While I certainly don’t wish this to be the case, you have to concede that Martin is following the letter of the license he stipulated, both for the original page as well as the RSS feed. While we may not like the outcome, or the fact that such an attitude not only will balkanize useful applications and innovation on the web, I don’t think you can argue the facts – after all, trademarks and copyright are his beat.


While it may not have been his intent, I think Martin’s actions have highlighted a legitimate concern for both content creators and aggregators. The proliferation of aggregation services is driven by an age-old secret to business: steal from the commons. The web is being viewed by web-based businesses as a wonderful resource for building value-added services, but it’ll only take one really well-funded lawsuit to bring down this house of cards. Web-based services need to think about embedding CC recognition into server-based applications to protect themselves from this possibility.

For us, the blog community, we need to remember that the purpose of the Creative Commons license is to allow the creator to exert control over the fruits of their labor. While we might want everyone to choose the least restrictive CC licensing terms, if we choose to blatantly disregard those licensing terms when we don’t agree with them (or dog-pile on the creator), we’re undermining the viability of the licensing scheme as a whole. To that end, perhaps we should be browbeating web-based services, such as Bloglines, Rojo, Feedster, Feedburner, and PubSub to incorporate CC license recognition intelligence into their services and use it to filter out content that hasn’t been properly licensed for their purposes. Doing so would serve two-purposes: protect these services from future infringement litigation; and further cement the Creative Commons licensing scheme’s reputation as a legitimate mechanism for creators to exert control over their works. Indirectly, such action may also illustrate to copyright owners like Martin the value of participating in these services and choosing a less-restrictive CC license, enabling the creation of technologies that not only benefits readers, but also the content creator themselves.

I, for one, would like to thank Martin for the attention he’s brought to this issue. While it may not have been his intention to bring about this level of discussion, I think it’s been valuable nonetheless.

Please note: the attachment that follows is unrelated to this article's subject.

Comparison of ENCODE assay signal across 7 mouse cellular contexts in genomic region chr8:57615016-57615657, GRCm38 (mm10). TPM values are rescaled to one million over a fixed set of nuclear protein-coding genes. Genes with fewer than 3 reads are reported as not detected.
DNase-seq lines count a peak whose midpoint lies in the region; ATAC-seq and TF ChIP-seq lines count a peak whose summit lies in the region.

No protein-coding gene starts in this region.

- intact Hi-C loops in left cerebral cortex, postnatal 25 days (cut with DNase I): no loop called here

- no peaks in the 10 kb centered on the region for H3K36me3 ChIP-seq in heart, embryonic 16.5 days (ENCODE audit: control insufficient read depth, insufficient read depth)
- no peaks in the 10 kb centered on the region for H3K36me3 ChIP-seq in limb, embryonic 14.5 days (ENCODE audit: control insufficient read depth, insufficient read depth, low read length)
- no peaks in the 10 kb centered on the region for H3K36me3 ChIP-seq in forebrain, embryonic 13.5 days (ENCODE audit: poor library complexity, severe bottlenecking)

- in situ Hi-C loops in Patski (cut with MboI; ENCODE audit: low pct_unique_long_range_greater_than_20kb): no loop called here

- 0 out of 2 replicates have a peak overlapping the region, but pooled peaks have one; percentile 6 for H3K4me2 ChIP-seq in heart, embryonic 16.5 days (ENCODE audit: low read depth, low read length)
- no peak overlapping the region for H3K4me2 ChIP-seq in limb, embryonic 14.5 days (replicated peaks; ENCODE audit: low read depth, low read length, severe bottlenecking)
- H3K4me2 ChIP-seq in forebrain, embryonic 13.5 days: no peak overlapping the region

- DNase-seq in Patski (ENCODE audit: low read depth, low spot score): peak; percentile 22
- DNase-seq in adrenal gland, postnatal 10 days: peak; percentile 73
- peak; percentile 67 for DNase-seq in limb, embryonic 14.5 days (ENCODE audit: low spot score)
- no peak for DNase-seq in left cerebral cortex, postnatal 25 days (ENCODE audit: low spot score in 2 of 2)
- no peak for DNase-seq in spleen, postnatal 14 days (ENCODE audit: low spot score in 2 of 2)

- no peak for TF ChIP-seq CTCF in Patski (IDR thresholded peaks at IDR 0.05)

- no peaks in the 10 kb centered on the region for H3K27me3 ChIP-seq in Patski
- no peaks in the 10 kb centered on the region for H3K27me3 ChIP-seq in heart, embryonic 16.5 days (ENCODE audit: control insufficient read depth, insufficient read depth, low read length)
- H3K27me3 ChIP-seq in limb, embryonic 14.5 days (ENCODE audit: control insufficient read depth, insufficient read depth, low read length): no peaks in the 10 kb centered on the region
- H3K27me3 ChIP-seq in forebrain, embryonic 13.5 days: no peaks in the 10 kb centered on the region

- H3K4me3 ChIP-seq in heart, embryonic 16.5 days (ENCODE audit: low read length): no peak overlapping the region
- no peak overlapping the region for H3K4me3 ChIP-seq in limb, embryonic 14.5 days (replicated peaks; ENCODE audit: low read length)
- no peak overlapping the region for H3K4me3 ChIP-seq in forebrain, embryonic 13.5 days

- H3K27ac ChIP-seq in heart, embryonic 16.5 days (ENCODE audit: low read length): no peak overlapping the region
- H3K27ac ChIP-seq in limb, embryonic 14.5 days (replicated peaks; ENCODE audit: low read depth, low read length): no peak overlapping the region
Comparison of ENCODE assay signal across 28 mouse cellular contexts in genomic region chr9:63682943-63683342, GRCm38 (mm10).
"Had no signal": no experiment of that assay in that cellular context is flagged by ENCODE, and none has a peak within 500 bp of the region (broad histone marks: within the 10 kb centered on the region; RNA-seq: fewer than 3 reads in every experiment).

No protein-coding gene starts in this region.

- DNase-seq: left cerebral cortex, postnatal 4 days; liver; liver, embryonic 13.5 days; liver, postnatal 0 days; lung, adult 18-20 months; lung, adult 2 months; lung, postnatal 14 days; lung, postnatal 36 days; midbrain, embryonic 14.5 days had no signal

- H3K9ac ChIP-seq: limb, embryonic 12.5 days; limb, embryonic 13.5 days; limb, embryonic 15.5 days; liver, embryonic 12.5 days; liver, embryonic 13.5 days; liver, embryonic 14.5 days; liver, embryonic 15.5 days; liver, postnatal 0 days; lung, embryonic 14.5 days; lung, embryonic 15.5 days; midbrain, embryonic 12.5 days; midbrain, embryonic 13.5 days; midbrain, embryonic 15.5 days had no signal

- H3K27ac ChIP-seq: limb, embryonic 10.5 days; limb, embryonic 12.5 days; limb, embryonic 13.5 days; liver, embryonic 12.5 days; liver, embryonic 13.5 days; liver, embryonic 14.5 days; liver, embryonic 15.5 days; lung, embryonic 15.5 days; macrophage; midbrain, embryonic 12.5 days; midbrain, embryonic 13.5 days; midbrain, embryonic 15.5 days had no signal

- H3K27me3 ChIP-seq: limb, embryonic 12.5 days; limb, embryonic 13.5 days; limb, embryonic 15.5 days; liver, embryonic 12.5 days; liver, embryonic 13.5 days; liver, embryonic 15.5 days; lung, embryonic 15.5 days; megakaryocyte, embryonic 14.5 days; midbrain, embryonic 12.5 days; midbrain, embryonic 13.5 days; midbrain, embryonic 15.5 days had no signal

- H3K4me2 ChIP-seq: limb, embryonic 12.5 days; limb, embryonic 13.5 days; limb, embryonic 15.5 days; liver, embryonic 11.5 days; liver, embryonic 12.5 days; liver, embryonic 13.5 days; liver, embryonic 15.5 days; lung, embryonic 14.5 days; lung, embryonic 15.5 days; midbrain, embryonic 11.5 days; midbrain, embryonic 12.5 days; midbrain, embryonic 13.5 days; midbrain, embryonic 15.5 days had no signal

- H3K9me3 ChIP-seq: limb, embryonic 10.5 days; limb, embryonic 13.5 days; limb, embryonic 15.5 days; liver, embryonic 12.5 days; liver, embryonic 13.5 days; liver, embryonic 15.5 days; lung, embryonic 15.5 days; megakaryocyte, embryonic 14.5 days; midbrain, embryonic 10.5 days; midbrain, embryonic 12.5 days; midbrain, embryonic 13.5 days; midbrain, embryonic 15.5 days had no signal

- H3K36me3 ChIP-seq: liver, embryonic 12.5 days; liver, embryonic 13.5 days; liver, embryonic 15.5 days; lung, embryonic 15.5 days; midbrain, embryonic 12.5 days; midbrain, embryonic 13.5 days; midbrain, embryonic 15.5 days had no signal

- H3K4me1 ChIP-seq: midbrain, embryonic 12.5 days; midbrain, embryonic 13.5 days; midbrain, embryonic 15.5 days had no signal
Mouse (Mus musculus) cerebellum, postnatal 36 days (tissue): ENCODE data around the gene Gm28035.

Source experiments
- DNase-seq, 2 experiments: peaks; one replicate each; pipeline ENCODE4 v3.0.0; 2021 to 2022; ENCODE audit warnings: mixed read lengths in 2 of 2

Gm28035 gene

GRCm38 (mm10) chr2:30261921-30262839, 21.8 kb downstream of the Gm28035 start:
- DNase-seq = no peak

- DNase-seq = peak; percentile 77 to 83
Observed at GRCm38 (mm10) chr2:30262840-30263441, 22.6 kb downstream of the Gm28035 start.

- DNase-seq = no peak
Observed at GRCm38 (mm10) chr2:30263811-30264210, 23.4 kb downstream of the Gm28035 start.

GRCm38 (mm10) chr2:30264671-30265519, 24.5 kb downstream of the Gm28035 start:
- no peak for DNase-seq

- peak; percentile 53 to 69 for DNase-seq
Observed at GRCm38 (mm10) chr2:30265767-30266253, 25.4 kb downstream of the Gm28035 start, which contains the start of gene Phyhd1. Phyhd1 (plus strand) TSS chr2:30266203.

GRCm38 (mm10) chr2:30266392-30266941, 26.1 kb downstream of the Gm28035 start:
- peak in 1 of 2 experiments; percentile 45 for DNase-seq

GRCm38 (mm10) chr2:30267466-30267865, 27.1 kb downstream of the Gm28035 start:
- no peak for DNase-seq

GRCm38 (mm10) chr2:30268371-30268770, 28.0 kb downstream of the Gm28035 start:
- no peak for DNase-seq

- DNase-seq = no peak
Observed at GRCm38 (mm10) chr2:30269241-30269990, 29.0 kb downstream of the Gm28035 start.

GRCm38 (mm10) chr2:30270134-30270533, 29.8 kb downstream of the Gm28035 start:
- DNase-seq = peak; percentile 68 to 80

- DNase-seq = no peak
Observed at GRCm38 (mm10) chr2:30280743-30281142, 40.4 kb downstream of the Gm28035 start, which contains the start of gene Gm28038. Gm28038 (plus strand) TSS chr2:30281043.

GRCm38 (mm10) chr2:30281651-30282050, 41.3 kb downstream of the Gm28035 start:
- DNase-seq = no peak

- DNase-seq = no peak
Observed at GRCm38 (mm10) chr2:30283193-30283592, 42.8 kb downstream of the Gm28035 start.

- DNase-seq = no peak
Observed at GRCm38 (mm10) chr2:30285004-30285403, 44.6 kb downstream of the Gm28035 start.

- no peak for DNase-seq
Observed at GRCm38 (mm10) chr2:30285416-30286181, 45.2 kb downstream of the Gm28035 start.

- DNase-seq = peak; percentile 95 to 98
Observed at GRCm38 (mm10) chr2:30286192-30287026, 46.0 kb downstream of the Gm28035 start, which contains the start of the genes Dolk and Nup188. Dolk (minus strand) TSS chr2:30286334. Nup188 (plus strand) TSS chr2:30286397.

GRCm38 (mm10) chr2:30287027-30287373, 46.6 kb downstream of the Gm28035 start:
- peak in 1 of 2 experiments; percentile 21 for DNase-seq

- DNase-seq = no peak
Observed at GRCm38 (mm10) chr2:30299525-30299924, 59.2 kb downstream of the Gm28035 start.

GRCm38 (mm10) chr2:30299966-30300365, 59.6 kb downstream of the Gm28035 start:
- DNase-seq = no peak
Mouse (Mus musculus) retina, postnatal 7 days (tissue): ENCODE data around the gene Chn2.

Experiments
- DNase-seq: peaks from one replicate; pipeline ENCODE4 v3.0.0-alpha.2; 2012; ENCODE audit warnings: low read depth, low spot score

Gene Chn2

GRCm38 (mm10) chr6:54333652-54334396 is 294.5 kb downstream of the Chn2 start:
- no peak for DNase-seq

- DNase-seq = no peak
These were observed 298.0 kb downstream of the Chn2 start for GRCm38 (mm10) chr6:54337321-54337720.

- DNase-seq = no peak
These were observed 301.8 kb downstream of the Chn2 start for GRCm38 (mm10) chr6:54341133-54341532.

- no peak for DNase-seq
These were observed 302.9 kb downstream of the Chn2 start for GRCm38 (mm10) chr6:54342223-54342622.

BC v. Silicon Valley, Pt. I

It’s hard to believe but we’ve been living in Silicon Valley for year. It’s been interesting living in the center of the Technology Universe, and now that I’ve had a bit of exposure to the environment, I think I’ve started to figure out a bit about what makes this place tick. Given my previous internship with the Premier’s Technology Council studying how to make British Columbia a leading technology development centre, I thought it would be useful to compare and contrast Silicon Valley with British Columbia. In particular, I want to see if I can identify the gaps and shortcomings that British Columbia must overcome if it is to be successful in its bid for technology development stardom. I’m going to write up some thoughts on the topic over the next couple weeks. Comments welcome from both BC and Silicon Valley techies.

The Benefits of Population Density

The first thing that struck me about Silicon Valley was that just about everyone was exactly like me. I didn’t have to explain new-fangled technology in conversation to non-techies I encountered – in fact, I’m not even sure such a label can be applied to anyone in the area. People on the street that you might mistake for a refugee from a sixties commune can be overheard casually discussing network routing optimization problems and how to hack commodity consumer electronics goods in order to transform them from lifeless husks into pure, uncut geek street-cred. It’s mind-boggling.

Linus Pauling once said “The best way to have a good idea is to have lots of ideas.” If I could narrow Silicon Valley’s success to one factor, it would have to be this: lots of smart people packed into a contained space. It’s entrepreneurship by Brownian motion – if enough smart people vibrate around Silicon Valley, eventually enough of them will collide and something interesting will happen. And the process is doubly efficient as no one has to waste their time giving background introductions on the technological underpinnings of their idea. It’s a recipe for building cutting-edge companies fast and seeing what works: shake, stir, and strain pure intellectual gold.

Of course, not everyone succeeds and therefore not everyone stays. The circadian cycles of Silicon Valley’s booms and busts leaves the area with the feeling of a transient population. When I first arrived, people always laughed when I used the term “native Californians” – no such creature seems to exist, apparently – everyone here is from somewhere else. However, that’s not to say that the population of the area varies significantly – looking at the California Department of Finance population statistics, the population doesn’t vary as much as you’d expect. In fact, the population is downright steady, especially when you consider the number of people who lost their jobs in the post-dot-com blowout.